'Your papers, please' must never be heard in America
Independent voices from the TWT Communities
Uber CEO Travis Kalanick told D.C. Council members Monday that legislation and proposed regulations to oversee the burgeoningsedan-for-hire industry in the District are chock full of "gray areas" and impediments that could harm his business and the customers who rely on it.
A technology firm on the losing end of a contract to install "smart meters" in the District's taxicabs filed a complaint Wednesday in D.C. Superior Court to stop the city from installing its competitor's machines.
Washington, D.C., is forging ahead Wednesday with plans to install "smart meters" in about 6,500 taxicabs that offer pay-by-credit-card readers and other amenities, despite a mystifying dispute initiated by D.C. Council member Marion Barry over how to pay for it all.
The District has selected Verifone Systems to install credit card readers, GPS tracking and news programming in the city's taxicabs as part of promised reforms to make the system as rider-friendly as those in cities like New York, officials said Thursday.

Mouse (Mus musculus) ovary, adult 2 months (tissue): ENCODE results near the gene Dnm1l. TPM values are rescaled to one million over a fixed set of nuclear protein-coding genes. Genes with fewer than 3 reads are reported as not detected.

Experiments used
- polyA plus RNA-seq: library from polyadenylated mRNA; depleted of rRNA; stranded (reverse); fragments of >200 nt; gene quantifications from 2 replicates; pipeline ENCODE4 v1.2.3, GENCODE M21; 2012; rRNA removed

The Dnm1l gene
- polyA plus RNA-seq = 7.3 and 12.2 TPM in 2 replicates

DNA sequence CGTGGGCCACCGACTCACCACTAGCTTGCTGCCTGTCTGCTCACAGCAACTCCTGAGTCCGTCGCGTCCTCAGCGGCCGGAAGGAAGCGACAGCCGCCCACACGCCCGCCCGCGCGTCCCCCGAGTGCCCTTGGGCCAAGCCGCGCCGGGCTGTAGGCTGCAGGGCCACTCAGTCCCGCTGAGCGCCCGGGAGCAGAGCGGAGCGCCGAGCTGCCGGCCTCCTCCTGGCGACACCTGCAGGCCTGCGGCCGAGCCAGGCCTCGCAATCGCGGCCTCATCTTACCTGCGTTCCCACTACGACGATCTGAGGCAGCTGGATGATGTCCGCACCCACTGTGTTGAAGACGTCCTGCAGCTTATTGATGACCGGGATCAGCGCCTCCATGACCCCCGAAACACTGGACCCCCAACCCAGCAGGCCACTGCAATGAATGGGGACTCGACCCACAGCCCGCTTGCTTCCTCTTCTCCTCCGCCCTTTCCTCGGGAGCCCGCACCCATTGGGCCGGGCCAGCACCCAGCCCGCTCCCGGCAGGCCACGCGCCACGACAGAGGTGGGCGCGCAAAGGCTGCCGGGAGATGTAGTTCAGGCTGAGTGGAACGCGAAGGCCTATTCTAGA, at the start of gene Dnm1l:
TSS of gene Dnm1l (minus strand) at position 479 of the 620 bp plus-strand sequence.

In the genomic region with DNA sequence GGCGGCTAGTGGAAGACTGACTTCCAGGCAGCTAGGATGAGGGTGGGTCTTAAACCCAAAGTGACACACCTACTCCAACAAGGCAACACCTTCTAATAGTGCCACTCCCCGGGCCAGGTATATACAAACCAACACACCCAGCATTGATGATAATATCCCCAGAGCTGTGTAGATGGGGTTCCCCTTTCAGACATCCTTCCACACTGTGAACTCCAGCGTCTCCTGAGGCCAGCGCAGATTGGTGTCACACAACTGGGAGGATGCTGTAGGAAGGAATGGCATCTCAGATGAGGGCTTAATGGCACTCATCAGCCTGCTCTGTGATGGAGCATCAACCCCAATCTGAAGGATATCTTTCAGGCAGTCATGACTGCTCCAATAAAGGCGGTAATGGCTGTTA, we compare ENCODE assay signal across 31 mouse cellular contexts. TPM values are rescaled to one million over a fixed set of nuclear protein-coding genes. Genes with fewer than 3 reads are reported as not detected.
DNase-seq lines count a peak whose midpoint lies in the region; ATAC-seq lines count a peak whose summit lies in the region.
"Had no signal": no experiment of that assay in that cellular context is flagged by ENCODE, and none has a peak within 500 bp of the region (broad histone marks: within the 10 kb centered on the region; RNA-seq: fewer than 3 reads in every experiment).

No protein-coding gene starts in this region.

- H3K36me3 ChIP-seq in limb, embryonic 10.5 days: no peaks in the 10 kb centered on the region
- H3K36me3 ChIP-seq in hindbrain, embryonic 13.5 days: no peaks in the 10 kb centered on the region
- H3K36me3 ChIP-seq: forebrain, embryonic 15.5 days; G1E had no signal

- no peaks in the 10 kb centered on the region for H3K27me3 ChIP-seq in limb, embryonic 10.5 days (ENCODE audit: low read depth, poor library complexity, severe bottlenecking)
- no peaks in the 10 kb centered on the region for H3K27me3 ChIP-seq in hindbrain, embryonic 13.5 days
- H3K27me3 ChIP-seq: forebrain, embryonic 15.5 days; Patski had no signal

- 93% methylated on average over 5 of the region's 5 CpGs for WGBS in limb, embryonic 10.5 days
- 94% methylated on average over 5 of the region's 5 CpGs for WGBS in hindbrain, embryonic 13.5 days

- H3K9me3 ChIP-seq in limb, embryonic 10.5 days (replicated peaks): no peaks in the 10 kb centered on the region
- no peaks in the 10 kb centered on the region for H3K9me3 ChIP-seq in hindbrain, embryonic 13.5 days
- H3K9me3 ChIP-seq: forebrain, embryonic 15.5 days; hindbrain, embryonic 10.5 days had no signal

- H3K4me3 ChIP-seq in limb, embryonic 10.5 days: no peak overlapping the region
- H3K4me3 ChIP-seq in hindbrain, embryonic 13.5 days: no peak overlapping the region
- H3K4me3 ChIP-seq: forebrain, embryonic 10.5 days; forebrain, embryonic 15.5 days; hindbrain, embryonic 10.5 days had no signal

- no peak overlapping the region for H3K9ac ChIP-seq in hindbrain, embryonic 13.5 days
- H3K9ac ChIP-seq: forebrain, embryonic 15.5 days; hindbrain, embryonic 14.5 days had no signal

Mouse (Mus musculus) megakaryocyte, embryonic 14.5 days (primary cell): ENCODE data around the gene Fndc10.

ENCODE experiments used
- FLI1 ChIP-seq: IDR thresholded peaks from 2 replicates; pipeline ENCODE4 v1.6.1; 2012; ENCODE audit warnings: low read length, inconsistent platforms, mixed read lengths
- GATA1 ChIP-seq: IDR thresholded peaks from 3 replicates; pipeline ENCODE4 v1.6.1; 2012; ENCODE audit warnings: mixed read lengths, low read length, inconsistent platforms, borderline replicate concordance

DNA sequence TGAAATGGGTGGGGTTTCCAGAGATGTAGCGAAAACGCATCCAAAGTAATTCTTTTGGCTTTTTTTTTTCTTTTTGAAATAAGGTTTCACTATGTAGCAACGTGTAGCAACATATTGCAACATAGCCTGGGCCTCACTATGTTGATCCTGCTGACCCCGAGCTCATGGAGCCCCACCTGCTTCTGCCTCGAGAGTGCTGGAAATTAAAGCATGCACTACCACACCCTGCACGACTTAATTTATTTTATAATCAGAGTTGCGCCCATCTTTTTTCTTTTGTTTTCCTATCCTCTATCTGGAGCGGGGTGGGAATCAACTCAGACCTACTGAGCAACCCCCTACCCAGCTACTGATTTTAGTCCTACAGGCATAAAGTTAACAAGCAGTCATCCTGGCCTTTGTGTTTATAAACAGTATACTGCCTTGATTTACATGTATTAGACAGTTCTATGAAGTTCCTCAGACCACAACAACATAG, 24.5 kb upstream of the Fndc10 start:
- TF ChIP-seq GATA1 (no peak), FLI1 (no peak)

On Dec. 15, San Francisco startup Uber brought its "personal driver" service to Washington. The selling proposition: Any time you want a car ride, just pull out your smartphone and tap the Uber app, and a luxury car will respond within minutes. You can even watch your phone map as the car gets closer.
The new class of regulations would mandate transparent fares from drivers who are "authorized, licensed and competent," commission Chairman Ron M. Linton said his testimony Monday.
Taxicab Commission Chairman Ron M. Linton have said that they pushed forward with their taxi reforms because the contract went through a legitimate process and, until Friday, had not received an order to stop.